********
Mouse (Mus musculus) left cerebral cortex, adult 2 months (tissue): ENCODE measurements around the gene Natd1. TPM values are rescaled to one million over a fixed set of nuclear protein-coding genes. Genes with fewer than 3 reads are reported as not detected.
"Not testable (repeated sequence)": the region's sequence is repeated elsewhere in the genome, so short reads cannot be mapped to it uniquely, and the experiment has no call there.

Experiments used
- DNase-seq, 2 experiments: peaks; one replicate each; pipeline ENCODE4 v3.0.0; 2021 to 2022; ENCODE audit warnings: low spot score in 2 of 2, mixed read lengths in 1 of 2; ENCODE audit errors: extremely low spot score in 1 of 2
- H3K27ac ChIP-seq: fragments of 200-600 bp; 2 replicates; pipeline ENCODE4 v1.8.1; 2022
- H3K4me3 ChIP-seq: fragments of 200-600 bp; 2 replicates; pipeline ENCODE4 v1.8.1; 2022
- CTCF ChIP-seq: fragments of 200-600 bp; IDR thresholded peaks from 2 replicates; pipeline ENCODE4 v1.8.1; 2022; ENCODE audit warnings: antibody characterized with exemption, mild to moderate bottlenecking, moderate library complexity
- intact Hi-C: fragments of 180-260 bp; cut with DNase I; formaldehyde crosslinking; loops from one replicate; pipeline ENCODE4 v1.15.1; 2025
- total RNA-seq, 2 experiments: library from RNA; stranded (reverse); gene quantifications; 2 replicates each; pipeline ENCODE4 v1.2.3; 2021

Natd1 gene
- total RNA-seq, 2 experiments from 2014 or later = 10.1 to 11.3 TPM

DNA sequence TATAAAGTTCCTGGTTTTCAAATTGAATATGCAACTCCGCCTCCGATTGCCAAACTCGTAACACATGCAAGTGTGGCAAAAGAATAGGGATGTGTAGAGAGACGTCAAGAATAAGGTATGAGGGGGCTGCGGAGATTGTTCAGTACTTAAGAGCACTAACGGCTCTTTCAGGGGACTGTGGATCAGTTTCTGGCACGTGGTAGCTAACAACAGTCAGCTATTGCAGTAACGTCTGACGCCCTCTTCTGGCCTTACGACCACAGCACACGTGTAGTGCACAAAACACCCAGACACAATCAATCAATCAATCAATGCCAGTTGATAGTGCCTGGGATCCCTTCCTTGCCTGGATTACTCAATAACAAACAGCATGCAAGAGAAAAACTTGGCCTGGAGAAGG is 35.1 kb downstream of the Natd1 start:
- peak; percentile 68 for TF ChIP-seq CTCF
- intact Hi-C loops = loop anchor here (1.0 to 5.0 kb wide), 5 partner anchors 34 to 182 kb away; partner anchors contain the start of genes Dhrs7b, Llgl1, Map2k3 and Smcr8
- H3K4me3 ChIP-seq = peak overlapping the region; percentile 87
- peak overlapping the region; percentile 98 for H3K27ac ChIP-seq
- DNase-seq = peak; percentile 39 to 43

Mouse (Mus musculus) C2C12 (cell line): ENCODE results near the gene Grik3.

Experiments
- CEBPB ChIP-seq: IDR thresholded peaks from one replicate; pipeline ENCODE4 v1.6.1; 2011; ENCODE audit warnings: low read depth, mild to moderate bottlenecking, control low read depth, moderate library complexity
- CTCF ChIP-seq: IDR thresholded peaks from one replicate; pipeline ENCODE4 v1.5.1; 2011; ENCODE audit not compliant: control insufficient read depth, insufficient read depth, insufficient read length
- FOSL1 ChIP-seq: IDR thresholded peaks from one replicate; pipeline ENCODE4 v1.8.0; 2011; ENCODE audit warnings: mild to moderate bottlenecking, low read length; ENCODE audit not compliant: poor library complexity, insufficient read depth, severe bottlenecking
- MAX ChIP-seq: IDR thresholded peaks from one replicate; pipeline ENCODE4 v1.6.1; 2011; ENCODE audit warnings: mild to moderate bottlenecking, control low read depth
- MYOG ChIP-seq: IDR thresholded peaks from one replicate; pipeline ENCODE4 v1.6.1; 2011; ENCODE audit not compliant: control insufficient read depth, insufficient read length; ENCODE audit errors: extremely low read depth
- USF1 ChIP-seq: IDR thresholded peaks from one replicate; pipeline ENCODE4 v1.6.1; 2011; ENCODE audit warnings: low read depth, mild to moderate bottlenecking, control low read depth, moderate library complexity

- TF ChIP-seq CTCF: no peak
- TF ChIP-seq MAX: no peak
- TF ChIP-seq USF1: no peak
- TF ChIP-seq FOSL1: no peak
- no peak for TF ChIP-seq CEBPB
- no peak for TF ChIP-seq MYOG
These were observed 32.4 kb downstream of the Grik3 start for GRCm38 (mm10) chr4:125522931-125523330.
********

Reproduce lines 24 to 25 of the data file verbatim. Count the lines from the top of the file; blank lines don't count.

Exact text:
- MYOG ChIP-seq: IDR thresholded peaks from one replicate; pipeline ENCODE4 v1.6.1; 2011; ENCODE audit not compliant: control insufficient read depth, insufficient read length; ENCODE audit errors: extremely low read depth
- USF1 ChIP-seq: IDR thresholded peaks from one replicate; pipeline ENCODE4 v1.6.1; 2011; ENCODE audit warnings: low read depth, mild to moderate bottlenecking, control low read depth, moderate library complexity